The undiluted perfection of Jean-Guihen Queyras’s playing commands the stage, so it doesn’t matter where he’s placed: a lone cellist on the huge, open Sadler’s Wells stage, sitting on a stool with his back to the audience. Into this intense musical odyssey of Bach’s six cello suites that he interprets, rarely heard back to back, enters Anne Teresa De Keersmaeker with four dancers from Rosas. No stranger to working with Bach and renowned for her strong musical sensibility, she presents us with complex interventions between choreography and Bach’s score. What unfolds over the next two hours is an extraordinary conversation between musician and dancers.

Sometimes the bodies seem to absorb the music so much that they become possessed by it. At other times they seem to challenge Bach’s machinations while there are also moments of complete symbiosis. But ultimately both art forms exist without hierarchy. Bach6Cellosuiten is a cool, abstract work but the intricate patterns and character of each suite and corresponding choreography creates an ever-fluctuating emotional landscape. There are welcome theatrical interludes, such as De Keersmaker’s signing to the audience as she introduces each cello suite, or exchanged glances between the performers, a twitch of an eye brow or slight utterance from the lips as they tussle with the music, encounter each other or face the audience.

De Keersmaeker is a matriarchal figure and very present throughout. She’s an MC introducing each cello suite; a technician helping each dancer mark out floor patterns with tape or moving Queyras’s stool; and a dancer. When she partners the three muscular men, Michael Pomero, Julien Monty and Bostjan Antoncic and the sinuous Marie Goudot, you definitely feel the respect from each, hinted at in the careful and slightly restrained manner in which they move around her. Their robust, wide reaching physicality and athletic suppleness contrasts with her delicate brittleness and measured range of movement.  What’s also fascinating is that dancers and choreographer rarely make contact, and when they do it is very light and almost awkward – the occasional brushing of limbs, light support given by Antoncic or the hovering of a hand over Goudot’s hand when De Keersmaeker is dancing with her. She relates to both men and woman as an older mother to grown up children, or a professor to her graduates; a mixture of supportive and teacherly.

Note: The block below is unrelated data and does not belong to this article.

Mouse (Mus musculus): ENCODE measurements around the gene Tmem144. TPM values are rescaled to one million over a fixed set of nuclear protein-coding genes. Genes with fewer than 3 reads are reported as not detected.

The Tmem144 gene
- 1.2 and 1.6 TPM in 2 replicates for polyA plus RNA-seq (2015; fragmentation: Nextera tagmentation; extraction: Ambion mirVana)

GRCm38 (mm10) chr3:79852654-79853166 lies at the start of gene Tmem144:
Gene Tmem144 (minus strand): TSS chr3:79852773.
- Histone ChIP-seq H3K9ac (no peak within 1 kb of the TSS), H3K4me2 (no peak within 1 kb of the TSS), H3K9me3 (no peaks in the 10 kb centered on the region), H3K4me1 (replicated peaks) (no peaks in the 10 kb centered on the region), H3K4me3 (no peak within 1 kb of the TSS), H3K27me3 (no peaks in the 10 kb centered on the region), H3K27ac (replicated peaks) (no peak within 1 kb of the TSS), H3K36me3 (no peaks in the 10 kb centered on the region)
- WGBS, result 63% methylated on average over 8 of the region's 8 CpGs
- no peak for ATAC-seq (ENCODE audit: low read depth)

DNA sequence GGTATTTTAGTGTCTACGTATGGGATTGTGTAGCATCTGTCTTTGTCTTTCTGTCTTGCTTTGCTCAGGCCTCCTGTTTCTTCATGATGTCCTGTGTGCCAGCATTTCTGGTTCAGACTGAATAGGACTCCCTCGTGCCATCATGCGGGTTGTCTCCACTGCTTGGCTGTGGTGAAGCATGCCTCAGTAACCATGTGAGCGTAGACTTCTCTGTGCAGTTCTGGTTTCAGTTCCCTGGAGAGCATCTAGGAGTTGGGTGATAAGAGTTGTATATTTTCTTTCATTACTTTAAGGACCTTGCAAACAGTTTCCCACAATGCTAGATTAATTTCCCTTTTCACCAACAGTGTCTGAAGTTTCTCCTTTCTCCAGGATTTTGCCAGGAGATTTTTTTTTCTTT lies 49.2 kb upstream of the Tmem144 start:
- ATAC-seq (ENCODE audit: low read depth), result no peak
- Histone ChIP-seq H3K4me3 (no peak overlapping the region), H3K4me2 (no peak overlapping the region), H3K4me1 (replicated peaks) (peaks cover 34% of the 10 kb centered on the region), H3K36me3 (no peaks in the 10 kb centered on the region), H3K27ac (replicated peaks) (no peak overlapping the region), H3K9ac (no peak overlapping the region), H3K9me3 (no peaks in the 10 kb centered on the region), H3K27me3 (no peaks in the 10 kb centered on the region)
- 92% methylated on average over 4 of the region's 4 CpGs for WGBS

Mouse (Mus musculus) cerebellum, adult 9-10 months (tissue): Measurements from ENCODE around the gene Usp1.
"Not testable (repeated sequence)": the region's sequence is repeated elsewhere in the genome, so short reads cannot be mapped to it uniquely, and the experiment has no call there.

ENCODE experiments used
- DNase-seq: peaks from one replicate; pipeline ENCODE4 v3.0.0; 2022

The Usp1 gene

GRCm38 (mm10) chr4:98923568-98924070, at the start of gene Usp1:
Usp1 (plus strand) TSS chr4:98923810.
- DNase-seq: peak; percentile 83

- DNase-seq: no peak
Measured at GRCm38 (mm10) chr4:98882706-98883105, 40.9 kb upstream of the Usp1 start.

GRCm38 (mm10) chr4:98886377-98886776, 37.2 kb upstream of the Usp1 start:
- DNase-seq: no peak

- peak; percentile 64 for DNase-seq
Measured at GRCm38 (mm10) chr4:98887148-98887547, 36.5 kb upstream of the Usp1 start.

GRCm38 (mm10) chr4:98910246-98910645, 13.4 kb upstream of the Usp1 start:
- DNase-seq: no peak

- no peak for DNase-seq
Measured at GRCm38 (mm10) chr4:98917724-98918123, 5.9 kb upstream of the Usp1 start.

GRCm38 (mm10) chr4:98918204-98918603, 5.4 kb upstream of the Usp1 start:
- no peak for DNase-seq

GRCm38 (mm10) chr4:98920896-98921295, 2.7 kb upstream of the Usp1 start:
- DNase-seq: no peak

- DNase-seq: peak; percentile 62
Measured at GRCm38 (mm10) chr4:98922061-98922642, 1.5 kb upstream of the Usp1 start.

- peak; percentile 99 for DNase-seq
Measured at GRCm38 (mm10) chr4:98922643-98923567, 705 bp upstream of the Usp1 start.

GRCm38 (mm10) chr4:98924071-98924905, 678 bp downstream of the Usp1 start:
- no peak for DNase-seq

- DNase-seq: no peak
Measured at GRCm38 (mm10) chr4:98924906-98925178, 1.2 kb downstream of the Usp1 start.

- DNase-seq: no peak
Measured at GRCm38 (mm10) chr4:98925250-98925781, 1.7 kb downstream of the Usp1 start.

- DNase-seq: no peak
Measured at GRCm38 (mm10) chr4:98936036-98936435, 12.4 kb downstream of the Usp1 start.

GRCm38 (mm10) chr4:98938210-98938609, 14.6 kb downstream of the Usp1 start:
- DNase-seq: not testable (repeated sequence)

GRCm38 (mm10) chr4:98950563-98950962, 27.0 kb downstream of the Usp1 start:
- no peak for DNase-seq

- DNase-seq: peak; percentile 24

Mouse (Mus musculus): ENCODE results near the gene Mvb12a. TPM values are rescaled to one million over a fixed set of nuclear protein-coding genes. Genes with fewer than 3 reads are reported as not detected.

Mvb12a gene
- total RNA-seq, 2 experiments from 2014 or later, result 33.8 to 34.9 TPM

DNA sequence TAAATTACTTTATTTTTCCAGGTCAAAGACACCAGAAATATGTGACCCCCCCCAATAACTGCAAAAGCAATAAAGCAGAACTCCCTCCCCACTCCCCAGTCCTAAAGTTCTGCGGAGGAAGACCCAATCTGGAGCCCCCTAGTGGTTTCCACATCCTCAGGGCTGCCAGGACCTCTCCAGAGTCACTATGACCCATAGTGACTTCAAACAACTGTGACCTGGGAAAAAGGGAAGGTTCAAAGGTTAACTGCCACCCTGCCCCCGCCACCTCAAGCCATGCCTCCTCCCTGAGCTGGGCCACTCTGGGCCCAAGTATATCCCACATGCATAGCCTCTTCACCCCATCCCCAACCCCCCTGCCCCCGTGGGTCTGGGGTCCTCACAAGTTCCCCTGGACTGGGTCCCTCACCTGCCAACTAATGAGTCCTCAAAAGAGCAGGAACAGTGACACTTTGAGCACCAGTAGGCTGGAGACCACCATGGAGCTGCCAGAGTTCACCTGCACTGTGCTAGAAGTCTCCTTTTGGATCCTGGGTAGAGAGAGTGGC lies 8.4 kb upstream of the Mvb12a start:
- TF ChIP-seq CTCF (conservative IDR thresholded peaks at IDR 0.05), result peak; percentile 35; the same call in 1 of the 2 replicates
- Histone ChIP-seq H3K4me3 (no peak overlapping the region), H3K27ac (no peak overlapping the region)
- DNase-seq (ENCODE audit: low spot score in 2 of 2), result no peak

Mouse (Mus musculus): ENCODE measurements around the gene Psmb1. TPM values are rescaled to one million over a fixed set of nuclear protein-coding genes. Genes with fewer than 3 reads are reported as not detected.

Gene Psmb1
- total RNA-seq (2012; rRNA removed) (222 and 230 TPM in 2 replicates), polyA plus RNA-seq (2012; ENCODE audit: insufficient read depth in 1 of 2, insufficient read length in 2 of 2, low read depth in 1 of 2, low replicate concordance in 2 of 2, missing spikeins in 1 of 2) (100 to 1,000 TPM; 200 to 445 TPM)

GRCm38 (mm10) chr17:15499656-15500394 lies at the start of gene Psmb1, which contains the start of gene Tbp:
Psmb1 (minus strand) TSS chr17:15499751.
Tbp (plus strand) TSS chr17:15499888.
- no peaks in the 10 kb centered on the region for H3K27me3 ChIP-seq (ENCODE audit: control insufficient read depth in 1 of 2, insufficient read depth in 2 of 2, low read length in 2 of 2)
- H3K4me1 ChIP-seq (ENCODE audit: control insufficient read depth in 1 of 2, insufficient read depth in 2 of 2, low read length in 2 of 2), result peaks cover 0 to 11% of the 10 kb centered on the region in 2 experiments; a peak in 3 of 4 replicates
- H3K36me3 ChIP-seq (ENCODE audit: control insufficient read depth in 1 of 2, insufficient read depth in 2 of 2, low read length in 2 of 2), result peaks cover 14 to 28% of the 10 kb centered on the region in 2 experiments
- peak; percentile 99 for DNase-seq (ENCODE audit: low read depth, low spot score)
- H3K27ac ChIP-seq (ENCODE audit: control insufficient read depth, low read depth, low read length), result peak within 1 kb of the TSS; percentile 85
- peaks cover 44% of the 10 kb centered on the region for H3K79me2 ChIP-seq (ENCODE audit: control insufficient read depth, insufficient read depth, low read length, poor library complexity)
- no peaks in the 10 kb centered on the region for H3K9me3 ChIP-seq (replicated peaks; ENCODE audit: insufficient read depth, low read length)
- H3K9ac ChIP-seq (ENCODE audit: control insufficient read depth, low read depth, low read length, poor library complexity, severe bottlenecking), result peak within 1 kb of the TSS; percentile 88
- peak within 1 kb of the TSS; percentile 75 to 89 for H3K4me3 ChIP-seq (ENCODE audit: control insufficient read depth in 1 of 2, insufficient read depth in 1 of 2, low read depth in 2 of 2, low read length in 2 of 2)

The physical language exposes a gestural linearity: limbs or fingers point into space, directing movement across up or downstage. Movement also builds on and clashes with the personality of each piece of music. For example the increasing crescendo in Queyras’s playing is developed further by Pomero in a sequence of large hip-twisting leaps, while Antoncic at the beginning of the fourth suite falls repeatedly to the ground in a repetitive cycle of fast, hip hop lunges. Sometimes they seem to embody the notes on Bach’s manuscript, at other times they run away with them, extending their meaning through a juxtaposition of shoulder stands, furious floor rolls or running. As the music is both expansive and contained so is the movement, both spatially and technically. Every inch of the stage is covered and the excitement in watching the bodies inhabit that space lies in the precariousness of their risks – will they fall off the stage into the audience or disappear into its recesses. Their proximity to Queyras is also startling at times but one that displays trust and familiarity.

Structurally the choreography mirrors the clarity of the various musical movements. For the first four suites Pomero, Monty, Antoncic and Goudot perform solos, a duet with De Keersmaeker and then when she slips off into the wings, continue alone. Each performer, including the cellist, pushes her or himself to limits, making the music work even harder as they meet it. The precision, attention to detail and stamina of everyone as they power through the non-stopping two hours is impressive.
There are sections of stillness and slowness of course and some of these are the most resonant. After walking across the stage in a phalanx several times to a driving passage of the music, the dancers take rest on the floor, surrounding Queyras as he continues to play, bringing relief from the intensity of the solos. There is also another exquisite visual moment in which Queyras performs alone in half-darkness lit from the side, framed by his enormous shadow on the wall. Joined later by the pensive De Keersmaeker who lingers behind him, moving minimally yet purposefully, they convey a striking tableaux of the connection between two phenomenal artists.

Gallery of pictures by Foteini Christofilopoulou